LOVING LEGACY: Erin Lowder remembered for her loving, joyful spirit


Erin Lowder

GREENFIELD — Erin Lowder spent the last day of her life doing what she loved — spending the day on the water with family.

She and her sister — Kathy Hall, with whom she ran Berkshire Hathaway HomeServices realty group in Fortville and Greenfield — had spent the day boating with their brother and sister-in-law on Geist Reservoir before Lowder experienced a medical episode and drove her car off the road on her way home to McCordsville.

Hall, who was driving about three minutes behind her sister, was the one to find her car alongside the road that day, Sunday, May 21.

Despite efforts to save her after being flown to Methodist Hospital, Lowder passed away Tuesday, May 23.

Loved ones say she leaves behind a legacy of optimism and joy.

“She loved the water and she loved being on a boat. When we were on my brother’s boat that day she wanted to go skiing, but my brother didn’t have any skis. She was so happy, she was like a 12 year old again,” Hall recalled.

Erin was born in Greenfield in 1960 and graduated from Greenfield-Central High School in 1978. Soon after graduation, she married the “love of her life,” Jerry Lowder, with whom she had two kids.

Lowder spent 25 years driving a bus for the Mt. Vernon Schools, which her children attended.

It was while working as a bus driver that she earned her Realtor’s license, leading to a successful 30-year career in real estate.

She and her sister took over the real estate office started by their mother, Anne Elsbury, who was a Realtor for 50 years.

“Erin was a terrific boss and brought so much laughter to the office,” said secretary Rita Rouse, one of the many employees to build relationships with Lowder over the years.

Hall quickly noticed that Lowder’s sunny disposition made her an amazing Realtor.

“She always seemed to get the clients who had the most challenges, I think because of her patience with them,” said Hall.

“She was always the person to get things done. That’s who my sister was. She was a doer and such a hard worker.”

Hall said Lowder’s mantra was always, ‘I’m on my way!,’ “because we all knew she was running off somewhere to help somebody with something. It’s just who she was,” she said.

Even after becoming a full-time Realtor, Lowder often took on substitute bus driving shifts when Mt. Vernon needed help, despite her busy schedule.

“She’d always say, ‘I know I shouldn’t, but I’ll go in and do it.’ That’s just who my sister was,” Hall said.

She said she and her sister enjoyed an idyllic childhood growing up on the family farm, an experience Lowder would build on later in life while working on her own family’s homestead, D & J Lowder Farms in McCordsville.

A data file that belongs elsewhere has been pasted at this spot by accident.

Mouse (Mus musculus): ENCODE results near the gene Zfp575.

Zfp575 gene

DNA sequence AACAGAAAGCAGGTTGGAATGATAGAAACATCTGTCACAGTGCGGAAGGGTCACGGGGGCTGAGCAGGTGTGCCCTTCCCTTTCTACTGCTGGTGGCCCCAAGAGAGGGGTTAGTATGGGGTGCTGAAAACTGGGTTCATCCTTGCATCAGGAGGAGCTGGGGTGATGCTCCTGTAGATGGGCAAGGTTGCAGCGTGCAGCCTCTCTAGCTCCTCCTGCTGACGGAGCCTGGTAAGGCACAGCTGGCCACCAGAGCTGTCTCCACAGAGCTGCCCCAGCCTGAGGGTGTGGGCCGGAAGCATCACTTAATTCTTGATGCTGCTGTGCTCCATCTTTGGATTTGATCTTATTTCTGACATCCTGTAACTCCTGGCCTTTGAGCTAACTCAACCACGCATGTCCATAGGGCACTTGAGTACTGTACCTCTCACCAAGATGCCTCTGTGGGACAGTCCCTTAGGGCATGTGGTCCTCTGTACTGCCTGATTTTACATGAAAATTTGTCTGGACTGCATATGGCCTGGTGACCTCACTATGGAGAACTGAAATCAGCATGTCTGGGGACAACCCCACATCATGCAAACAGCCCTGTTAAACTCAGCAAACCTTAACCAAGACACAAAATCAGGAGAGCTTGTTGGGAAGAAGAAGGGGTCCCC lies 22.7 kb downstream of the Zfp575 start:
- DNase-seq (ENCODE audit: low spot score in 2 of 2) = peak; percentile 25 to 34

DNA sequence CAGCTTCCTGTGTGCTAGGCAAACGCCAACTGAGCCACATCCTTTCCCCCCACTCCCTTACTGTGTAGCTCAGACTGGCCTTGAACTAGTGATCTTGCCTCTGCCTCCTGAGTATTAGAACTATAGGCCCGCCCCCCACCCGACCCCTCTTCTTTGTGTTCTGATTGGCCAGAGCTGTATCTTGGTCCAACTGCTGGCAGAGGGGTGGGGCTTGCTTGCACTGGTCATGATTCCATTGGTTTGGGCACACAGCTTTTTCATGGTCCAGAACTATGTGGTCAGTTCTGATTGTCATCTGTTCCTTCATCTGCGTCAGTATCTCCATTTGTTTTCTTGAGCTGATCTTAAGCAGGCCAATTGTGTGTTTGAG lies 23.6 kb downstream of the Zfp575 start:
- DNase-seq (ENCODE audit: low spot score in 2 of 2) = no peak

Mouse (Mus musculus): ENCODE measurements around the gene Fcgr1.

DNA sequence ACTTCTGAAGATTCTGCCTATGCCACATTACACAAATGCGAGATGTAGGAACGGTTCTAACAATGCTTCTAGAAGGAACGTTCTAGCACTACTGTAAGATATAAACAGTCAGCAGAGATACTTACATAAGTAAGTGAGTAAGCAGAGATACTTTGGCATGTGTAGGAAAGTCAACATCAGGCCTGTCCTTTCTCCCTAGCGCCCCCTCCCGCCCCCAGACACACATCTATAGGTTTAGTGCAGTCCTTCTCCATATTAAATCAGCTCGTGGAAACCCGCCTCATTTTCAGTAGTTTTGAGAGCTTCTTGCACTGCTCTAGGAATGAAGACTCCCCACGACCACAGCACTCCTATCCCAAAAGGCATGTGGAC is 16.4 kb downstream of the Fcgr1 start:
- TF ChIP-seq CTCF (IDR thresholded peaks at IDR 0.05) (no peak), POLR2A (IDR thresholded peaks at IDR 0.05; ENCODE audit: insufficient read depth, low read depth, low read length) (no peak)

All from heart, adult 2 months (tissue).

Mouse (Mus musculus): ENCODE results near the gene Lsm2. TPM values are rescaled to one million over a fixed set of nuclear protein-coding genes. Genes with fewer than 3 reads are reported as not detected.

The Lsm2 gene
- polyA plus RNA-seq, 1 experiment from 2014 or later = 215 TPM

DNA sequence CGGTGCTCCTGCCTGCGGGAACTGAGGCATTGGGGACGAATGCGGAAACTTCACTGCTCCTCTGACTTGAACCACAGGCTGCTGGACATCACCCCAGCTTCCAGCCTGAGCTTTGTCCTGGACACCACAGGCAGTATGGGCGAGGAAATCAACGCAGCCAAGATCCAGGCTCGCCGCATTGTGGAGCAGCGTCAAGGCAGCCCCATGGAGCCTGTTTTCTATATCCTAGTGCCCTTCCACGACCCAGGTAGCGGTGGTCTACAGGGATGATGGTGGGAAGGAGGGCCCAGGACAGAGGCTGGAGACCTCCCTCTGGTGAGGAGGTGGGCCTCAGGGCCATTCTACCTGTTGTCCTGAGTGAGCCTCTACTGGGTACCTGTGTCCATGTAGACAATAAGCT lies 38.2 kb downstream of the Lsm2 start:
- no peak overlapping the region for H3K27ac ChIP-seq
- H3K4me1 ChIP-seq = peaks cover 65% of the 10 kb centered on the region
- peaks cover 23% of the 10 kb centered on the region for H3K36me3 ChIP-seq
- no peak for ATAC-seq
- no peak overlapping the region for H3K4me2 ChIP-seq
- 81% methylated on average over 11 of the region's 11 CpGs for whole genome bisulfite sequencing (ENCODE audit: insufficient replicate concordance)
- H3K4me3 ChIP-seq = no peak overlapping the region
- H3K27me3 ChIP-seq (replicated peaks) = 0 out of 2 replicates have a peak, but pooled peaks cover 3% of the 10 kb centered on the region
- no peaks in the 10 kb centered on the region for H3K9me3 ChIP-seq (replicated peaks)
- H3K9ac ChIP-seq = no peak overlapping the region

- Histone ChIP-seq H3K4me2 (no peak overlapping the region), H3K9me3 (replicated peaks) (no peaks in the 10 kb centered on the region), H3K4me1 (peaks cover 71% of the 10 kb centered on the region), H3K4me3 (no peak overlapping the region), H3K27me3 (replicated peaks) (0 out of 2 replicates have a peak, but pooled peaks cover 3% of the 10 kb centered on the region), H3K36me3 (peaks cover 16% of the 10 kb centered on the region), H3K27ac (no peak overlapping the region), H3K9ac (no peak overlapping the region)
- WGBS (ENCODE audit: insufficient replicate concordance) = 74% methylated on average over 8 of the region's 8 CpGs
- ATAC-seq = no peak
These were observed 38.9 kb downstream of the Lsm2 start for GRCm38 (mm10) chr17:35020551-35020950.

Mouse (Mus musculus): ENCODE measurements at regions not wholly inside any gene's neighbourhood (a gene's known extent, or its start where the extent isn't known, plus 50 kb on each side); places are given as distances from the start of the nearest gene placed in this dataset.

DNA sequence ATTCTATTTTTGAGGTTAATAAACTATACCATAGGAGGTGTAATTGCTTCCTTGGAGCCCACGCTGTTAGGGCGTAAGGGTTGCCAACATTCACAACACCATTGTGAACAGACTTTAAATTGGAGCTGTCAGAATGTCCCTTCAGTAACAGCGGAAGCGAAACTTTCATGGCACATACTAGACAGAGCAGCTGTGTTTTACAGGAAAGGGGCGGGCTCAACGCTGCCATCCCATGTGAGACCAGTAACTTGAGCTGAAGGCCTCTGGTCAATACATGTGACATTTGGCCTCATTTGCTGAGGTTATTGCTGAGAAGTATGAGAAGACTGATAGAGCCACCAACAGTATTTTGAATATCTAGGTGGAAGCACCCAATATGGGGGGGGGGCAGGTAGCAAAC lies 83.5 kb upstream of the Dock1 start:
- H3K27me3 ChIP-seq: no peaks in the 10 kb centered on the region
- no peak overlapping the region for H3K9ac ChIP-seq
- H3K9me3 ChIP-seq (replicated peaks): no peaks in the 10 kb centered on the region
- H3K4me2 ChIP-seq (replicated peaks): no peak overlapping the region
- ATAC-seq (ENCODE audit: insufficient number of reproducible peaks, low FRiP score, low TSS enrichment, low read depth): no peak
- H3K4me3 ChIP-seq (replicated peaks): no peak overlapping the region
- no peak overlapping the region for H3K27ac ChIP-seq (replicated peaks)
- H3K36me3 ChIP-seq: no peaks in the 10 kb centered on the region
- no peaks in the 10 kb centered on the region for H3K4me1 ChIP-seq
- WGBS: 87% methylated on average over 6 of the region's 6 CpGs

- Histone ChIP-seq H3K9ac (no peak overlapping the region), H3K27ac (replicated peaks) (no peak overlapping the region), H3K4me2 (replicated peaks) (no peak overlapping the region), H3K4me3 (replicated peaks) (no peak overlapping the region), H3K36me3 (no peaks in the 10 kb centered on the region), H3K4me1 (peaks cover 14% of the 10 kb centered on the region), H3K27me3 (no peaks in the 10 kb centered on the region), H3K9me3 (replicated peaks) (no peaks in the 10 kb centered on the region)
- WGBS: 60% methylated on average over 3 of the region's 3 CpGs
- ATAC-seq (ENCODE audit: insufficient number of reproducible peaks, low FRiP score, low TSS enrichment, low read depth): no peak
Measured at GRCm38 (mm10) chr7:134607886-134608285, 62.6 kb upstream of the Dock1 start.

Hall considers it a blessing that she was the one to find her sister alongside that road that terrible day, rather than one of Lowder’s children or grandchildren, who were busy with other family activities.

“All of her kids were out of town that day, which I think was God’s plan. If there’s going to be a tragedy, I think everything lined up the way it was supposed to,” she said.

The family has found solace in little signs since Lowder’s passing, like the random appearance of dimes.

“When my sister-in-law Lori’s grandfather passed, they would be walking and a dime would randomly appear on the street or sidewalk, so they said that meant Grandpa’s thinking of you. It continued when she lost her brother-in-law,” Hall said.

The night Lowder passed away her family members went to their favorite Mexican restaurant to remember her, and Hall’s sister-in-law spotted a dime in the parking lot. Other friends and family members have also been finding dimes in random places.

“We’ve had 12 or 13 episodes of this the last week. She’s showing us in little ways that she’s still with us, and that her legacy lives on with us and her kids and grandkids,” said Hall.

Lowder’s biggest legacy is the love and quality time she showered upon her family throughout her life, her sister said.

“Even though she was only 63, she could have lived 100 years with the amount of time she spent with her kids and grandkids. She got so much out of her time with them,” said Hall.

“She always knew she wanted to be a wife and mom and grandma from the time she was a kid, and she was so present with them, which is a gift they’ll have forever. I think that’s what her legacy is.”

Her spirit will also live on within the organ recipients who benefited from Lowder being an organ donor.

“She always was so kind to everybody, and this was her last gift,” said Hall, who was present for the hospital’s “honor walk” when her sister’s body was wheeled on a gurney down the hallways lined with doctors and nurses paying their respects.

“It was just heart wrenching, but it’s exactly what she would have wanted,” said Hall. “My sister was the strongest person I know.”